Wassenaar Arrangement: 1999 Assessment

House of Lords written question – answered on 12th January 2000.

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Photo of Lord Peston Lord Peston Labour

asked Her Majesty's Government:

What were the results of the 1999 Assessment of the Wassenaar Arrangement; and what action they are taking to address these.

Photo of Baroness Scotland of Asthal Baroness Scotland of Asthal Parliamentary Under-Secretary, Foreign & Commonwealth Office

The 1999 Assessment of the operation of the Wassenaar Arrangement was concluded at the Arrangement's annual Plenary in Vienna on 1-3 December. The agreed public statement on the Plenary is available on the Arrangement's website (www.wassenaar.org).

We welcome the decision by Participating States to expand the scope of their reporting on their transfers of certain types of conventional arms. As a result, arms pillar reporting requirements in the Wassenaar Arrangement will now for the first time extend beyond those in the UN Register of Conventional Arms. We also welcome the Plenary's decisions to structure the information exchange on the basis of global and regional views--as a result of a proposal by the UK--and to mandate the introduction of a secure electronic information system. These steps will greatly increase the value and accessibility of information exchanged by Participating States.

Despite these positive developments, we regret that proposals to include other types of arms in the reporting requirements, including small arms and light weapons, warships of 150-750 metric tonnes displacement and missiles of less than 25km range, were not agreed due to opposition from a small minority of Participating States. We also regret that the Plenary did not agree that Participating States should provide details of decisions to refuse the transfer of military equipment, or details of end-users in all denial notifications for dual-use goods. We continue to believe that these improvements would significantly enhance the ability of Participating States to identify potentially destabilising transfers or accumulation of conventional arms and dual-use goods.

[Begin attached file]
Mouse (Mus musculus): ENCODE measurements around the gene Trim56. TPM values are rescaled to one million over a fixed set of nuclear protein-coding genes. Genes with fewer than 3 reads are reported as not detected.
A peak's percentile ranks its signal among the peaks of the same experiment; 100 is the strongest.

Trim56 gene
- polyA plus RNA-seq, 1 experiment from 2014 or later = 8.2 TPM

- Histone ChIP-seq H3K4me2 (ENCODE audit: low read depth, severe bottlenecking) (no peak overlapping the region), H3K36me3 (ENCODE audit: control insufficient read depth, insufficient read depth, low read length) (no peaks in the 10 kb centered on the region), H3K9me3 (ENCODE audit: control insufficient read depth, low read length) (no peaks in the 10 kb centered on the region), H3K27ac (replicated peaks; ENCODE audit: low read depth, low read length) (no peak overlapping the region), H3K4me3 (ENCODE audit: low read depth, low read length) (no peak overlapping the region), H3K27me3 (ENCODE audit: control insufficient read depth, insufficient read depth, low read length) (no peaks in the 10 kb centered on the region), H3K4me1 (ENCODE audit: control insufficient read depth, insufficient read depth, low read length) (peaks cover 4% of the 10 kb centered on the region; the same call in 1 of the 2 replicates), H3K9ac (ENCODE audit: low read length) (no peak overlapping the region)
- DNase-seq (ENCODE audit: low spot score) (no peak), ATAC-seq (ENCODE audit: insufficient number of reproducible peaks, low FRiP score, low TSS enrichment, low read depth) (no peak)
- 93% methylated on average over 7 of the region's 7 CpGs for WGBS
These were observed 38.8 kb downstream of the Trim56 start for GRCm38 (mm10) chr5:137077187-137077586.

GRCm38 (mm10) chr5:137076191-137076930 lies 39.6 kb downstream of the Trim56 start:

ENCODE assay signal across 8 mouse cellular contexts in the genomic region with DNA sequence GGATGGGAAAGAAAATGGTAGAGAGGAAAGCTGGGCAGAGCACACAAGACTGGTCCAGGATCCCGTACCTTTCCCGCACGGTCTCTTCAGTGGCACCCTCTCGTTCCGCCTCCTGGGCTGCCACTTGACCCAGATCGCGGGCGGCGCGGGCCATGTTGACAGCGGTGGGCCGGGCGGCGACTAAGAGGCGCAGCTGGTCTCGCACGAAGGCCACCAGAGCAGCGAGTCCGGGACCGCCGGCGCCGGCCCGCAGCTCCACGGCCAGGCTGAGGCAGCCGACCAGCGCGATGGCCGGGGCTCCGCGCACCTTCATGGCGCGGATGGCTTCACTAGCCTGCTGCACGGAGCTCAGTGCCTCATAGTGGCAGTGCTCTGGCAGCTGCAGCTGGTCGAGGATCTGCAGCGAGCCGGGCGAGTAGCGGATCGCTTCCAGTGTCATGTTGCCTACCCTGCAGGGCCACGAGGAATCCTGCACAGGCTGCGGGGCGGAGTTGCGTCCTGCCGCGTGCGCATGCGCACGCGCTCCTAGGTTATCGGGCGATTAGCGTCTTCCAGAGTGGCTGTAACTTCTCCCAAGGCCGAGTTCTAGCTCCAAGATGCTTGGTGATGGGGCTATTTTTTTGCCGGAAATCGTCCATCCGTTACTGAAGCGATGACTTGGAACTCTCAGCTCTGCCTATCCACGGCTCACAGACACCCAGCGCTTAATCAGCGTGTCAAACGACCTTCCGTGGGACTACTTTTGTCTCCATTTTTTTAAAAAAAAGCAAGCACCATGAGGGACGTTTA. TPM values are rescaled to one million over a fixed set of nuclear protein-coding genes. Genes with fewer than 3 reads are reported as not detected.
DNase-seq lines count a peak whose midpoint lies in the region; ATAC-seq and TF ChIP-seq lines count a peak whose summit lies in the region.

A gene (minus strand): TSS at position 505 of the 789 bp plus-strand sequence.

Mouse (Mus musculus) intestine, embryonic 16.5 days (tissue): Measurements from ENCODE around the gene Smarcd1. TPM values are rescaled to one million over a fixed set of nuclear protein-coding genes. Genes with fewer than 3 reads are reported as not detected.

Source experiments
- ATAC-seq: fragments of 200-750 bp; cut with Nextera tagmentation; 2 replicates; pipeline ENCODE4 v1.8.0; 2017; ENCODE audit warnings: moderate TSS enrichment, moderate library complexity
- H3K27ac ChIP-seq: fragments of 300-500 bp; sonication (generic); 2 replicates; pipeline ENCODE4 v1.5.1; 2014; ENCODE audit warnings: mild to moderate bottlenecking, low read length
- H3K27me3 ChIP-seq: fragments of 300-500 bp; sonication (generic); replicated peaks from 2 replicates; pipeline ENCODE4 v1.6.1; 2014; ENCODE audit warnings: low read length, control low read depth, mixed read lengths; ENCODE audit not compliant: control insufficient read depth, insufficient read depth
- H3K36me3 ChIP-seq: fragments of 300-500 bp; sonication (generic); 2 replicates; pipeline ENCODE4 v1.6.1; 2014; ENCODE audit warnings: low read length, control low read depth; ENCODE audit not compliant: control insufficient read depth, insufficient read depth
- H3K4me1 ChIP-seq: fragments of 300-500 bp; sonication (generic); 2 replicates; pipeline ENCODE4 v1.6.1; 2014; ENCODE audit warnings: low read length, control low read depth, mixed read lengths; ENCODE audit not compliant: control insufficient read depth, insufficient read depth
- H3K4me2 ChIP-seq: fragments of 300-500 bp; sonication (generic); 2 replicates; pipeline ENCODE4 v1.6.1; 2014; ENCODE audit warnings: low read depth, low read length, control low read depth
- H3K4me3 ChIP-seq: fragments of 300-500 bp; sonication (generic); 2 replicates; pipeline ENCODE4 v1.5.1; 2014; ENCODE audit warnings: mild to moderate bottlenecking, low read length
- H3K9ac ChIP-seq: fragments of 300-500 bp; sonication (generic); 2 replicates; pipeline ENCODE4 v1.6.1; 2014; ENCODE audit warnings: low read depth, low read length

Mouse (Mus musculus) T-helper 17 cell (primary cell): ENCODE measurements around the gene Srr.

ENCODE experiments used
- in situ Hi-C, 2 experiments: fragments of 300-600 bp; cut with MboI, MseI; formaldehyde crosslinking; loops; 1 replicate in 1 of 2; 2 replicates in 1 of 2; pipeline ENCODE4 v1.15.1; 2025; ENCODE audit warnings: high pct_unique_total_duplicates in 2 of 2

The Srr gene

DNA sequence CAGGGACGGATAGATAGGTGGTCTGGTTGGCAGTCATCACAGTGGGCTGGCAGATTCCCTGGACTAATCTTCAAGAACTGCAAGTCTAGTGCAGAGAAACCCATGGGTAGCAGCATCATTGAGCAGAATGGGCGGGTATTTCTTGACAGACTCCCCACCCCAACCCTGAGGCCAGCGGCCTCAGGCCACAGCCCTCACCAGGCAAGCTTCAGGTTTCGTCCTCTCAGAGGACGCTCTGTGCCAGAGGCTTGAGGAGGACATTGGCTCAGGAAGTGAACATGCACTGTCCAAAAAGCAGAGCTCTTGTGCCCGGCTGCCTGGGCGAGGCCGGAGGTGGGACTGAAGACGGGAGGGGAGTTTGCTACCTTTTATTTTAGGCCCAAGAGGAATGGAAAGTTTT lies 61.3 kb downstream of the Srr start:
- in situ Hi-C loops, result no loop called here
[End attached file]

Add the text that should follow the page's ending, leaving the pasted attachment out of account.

Throughout the course of the 1999 Assessment, most of which was taken forward in the Arrangement's General Working Group under UK chairmanship, the UK has been at the forefront of efforts to increase the effectiveness of the Wassenaar Arrangement. In particular we co-sponsored and lobbied in support of proposals for a substantive increase in arms pillar transparency. We will continue this year to work for the further expansion of reporting requirements, to include in particular transfers of small arms and light weapons. We will also consider the scope for expanding our existing commitment to volunteer details of our transfers of certain types of conventional arms which are not covered by the mandatory reporting requirements.

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